Collections

Greater than X kb: A quantitative assessment of preservation conditions on genomic DNA quality, and a proposed standard for genome-quality DNA

Posted July 8, 2016 - 3:29pm

Mulcahy DG, Macdonald III KS, Brady SG, Meyer C, Barker KB, Coddington J. (2016) Greater than X kb: A quantitative assessment of preservation conditions on genomic DNA quality, and a proposed standard for genome-quality DNA. PeerJ Preprints 4:e2202v1 https://doi.org/10.7287/peerj.preprints.2202v1

Surveying the Sumacs and Mosses of North America

I am a Museum Specialist in the Department of Botany and the research assistant to curator Jun Wen, whose expertise includes grapes – the plant family Vitaceae, ginseng – the plant family Araliaceae, cherries – the family Rosaceae, and many plant groups found both in eastern Asian and North American...

Preventive Medicine Unit Supports Smithsonian Museum in Djibouti Africa

Posted April 26, 2016 - 1:03pm

DJIBOUTI, Africa (NNS) -- A preventive medicine team from Navy Environmental and Preventive Medicine Unit 7 in Rota, Spain, spent two weeks chasing insects across the desert in Djibouti as part of an ecological survey of Camp Lemonnier. EPMU-7 team members... participated in the bug chase at Camp Lemonnier and surrounding areas that was led by scientists from the Smithsonian Museum of Natural History, Feb. 10-26... Read full article here: http://www.navy.mil/submit/display.asp?story_id=94033

What's that Genome in the Sand?

Wild animals that are directly visible in their environment are the main attraction for nature lovers. Most people do not know about the existence of a fascinating hidden world of animals that inhabit marine sand. This sand can host an impressive abundance and diversity of microscopic animals known as “meiofauna.”...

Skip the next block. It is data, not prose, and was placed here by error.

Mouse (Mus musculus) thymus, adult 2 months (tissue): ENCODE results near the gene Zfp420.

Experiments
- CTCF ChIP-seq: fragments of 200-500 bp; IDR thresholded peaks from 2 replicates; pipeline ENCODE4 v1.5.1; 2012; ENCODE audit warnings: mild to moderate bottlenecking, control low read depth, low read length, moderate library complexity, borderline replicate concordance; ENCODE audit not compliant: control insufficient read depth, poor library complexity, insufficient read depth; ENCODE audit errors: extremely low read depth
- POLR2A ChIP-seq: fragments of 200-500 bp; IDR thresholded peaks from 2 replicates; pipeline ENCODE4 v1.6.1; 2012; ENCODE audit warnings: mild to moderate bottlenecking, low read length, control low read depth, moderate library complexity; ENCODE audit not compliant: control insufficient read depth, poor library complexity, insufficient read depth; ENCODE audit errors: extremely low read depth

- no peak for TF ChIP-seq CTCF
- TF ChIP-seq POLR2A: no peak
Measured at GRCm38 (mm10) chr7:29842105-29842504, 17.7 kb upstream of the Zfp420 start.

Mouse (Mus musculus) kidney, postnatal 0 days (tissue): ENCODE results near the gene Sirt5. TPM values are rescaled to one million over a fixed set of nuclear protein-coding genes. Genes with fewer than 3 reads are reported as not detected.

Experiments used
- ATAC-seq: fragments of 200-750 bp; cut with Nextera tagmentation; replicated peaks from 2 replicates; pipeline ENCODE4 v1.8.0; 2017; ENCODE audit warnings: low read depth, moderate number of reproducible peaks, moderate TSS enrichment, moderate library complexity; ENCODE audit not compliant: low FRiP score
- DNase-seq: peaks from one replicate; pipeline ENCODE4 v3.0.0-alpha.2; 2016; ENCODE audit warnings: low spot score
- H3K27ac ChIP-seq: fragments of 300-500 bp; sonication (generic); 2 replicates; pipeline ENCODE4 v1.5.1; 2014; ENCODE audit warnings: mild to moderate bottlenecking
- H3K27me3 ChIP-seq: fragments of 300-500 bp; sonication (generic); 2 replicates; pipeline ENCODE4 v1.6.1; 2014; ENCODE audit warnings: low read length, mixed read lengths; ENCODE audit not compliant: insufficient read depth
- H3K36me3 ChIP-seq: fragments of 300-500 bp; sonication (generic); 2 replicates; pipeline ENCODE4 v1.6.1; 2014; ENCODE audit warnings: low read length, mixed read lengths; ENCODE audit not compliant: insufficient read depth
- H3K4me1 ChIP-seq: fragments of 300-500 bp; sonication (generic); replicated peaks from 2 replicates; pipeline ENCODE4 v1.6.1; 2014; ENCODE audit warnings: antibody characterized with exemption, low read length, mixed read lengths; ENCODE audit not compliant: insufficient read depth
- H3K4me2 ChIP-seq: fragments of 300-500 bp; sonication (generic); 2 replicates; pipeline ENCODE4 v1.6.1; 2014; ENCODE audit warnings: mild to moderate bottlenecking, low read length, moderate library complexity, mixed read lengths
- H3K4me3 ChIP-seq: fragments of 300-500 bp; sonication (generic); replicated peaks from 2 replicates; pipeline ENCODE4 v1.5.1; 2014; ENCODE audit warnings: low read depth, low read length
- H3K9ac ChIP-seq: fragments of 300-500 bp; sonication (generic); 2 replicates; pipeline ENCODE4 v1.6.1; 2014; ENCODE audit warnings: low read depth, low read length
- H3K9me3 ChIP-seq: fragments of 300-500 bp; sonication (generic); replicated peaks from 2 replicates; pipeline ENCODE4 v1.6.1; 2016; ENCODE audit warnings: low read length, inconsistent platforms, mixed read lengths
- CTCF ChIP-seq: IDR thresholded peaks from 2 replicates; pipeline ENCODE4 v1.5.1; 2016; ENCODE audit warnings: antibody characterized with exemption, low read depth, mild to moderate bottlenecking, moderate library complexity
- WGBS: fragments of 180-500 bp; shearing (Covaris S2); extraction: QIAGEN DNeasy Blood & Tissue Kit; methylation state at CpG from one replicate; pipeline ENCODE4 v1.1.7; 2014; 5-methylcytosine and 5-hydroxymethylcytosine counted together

Field work in South Africa in Dec 2015

Posted March 21, 2016 - 2:51pm

Field work in South Africa in Dec 2015
18 March 2016

Finally, several months delayed is a post about my recent field work in South Africa that took place in December 2015. I put together my tweets from the field and they can be accessed at this storify story.

The resident bird gets the butterfly.

When you look around you might notice birds going about their daily business. But what are they up to? American redstarts are migratory birds that travel to Jamaica during the winter and potentially compete with resident birds, like the Yellow Warbler, for food. Photo by Dave Inman. CC By-NC-ND 2.0...

Cryptobiotic Condos—How Genomics Helps Monitor Coral Reefs

The following is a blogpost about an expedition sponsored by the Smithsonian's Global Genome Initiative. There’s more to reefs than fishes and coral, far more. In fact, it is estimated fishes and coral make up less than 1% of all reef-associated animal species. The other 99% of reef diversity –...

GGI-Gardens

GGI-Gardens Team at WorkGGI-Gardens Team at Work

The Global Genome Initiative (GGI) was founded with the goal Preserving and Understanding Earth’s Genomic Biodiversity. In order to achieve this mission, GGI-Gardens was founded to collect and preserve genome-quality tissue samples from at least one species belonging to each family, 50% of the genera, and all species of plants on Earth. To carry out this ambitious goal, GGI-Gardens is partnering with arboreta, botanic gardens, and greenhouses worldwide to leverage the incredible diversity contained within these living collections.